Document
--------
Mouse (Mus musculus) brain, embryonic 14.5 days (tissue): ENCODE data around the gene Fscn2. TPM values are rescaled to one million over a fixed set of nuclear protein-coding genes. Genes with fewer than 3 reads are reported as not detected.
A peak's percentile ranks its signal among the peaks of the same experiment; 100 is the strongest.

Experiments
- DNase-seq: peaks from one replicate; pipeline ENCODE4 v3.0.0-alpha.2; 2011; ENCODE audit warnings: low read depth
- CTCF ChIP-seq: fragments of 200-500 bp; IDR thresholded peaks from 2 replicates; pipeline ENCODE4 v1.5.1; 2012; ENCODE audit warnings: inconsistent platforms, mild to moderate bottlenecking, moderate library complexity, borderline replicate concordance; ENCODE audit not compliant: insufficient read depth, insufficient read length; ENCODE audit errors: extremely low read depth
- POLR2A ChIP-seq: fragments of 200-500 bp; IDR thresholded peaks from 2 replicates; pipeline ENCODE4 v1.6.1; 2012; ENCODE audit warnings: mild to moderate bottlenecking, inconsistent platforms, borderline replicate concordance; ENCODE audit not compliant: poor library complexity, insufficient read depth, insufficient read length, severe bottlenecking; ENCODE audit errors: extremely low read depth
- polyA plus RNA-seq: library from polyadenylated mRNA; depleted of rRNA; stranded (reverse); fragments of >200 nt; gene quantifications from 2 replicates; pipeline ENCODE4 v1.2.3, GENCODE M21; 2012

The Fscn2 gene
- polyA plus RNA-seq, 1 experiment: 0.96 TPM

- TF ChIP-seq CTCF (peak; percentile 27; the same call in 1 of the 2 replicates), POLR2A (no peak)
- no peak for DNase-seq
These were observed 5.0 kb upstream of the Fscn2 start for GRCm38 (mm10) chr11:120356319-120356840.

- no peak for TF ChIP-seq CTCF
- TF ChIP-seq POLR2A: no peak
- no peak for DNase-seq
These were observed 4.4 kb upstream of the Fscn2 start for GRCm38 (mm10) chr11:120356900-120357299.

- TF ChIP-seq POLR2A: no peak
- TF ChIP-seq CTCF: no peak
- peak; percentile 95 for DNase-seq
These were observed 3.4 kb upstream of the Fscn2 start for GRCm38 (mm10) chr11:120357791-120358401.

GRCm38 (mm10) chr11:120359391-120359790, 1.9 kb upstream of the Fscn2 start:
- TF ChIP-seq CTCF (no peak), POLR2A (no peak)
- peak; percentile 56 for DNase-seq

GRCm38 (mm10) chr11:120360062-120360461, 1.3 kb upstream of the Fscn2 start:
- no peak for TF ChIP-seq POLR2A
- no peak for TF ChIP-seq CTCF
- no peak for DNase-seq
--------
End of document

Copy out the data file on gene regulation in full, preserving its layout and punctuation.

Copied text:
Mouse (Mus musculus) brain, embryonic 14.5 days (tissue): ENCODE data around the gene Fscn2. TPM values are rescaled to one million over a fixed set of nuclear protein-coding genes. Genes with fewer than 3 reads are reported as not detected.
A peak's percentile ranks its signal among the peaks of the same experiment; 100 is the strongest.

Experiments
- DNase-seq: peaks from one replicate; pipeline ENCODE4 v3.0.0-alpha.2; 2011; ENCODE audit warnings: low read depth
- CTCF ChIP-seq: fragments of 200-500 bp; IDR thresholded peaks from 2 replicates; pipeline ENCODE4 v1.5.1; 2012; ENCODE audit warnings: inconsistent platforms, mild to moderate bottlenecking, moderate library complexity, borderline replicate concordance; ENCODE audit not compliant: insufficient read depth, insufficient read length; ENCODE audit errors: extremely low read depth
- POLR2A ChIP-seq: fragments of 200-500 bp; IDR thresholded peaks from 2 replicates; pipeline ENCODE4 v1.6.1; 2012; ENCODE audit warnings: mild to moderate bottlenecking, inconsistent platforms, borderline replicate concordance; ENCODE audit not compliant: poor library complexity, insufficient read depth, insufficient read length, severe bottlenecking; ENCODE audit errors: extremely low read depth
- polyA plus RNA-seq: library from polyadenylated mRNA; depleted of rRNA; stranded (reverse); fragments of >200 nt; gene quantifications from 2 replicates; pipeline ENCODE4 v1.2.3, GENCODE M21; 2012

The Fscn2 gene
- polyA plus RNA-seq, 1 experiment: 0.96 TPM

- TF ChIP-seq CTCF (peak; percentile 27; the same call in 1 of the 2 replicates), POLR2A (no peak)
- no peak for DNase-seq
These were observed 5.0 kb upstream of the Fscn2 start for GRCm38 (mm10) chr11:120356319-120356840.

- no peak for TF ChIP-seq CTCF
- TF ChIP-seq POLR2A: no peak
- no peak for DNase-seq
These were observed 4.4 kb upstream of the Fscn2 start for GRCm38 (mm10) chr11:120356900-120357299.

- TF ChIP-seq POLR2A: no peak
- TF ChIP-seq CTCF: no peak
- peak; percentile 95 for DNase-seq
These were observed 3.4 kb upstream of the Fscn2 start for GRCm38 (mm10) chr11:120357791-120358401.

GRCm38 (mm10) chr11:120359391-120359790, 1.9 kb upstream of the Fscn2 start:
- TF ChIP-seq CTCF (no peak), POLR2A (no peak)
- peak; percentile 56 for DNase-seq

GRCm38 (mm10) chr11:120360062-120360461, 1.3 kb upstream of the Fscn2 start:
- no peak for TF ChIP-seq POLR2A
- no peak for TF ChIP-seq CTCF
- no peak for DNase-seq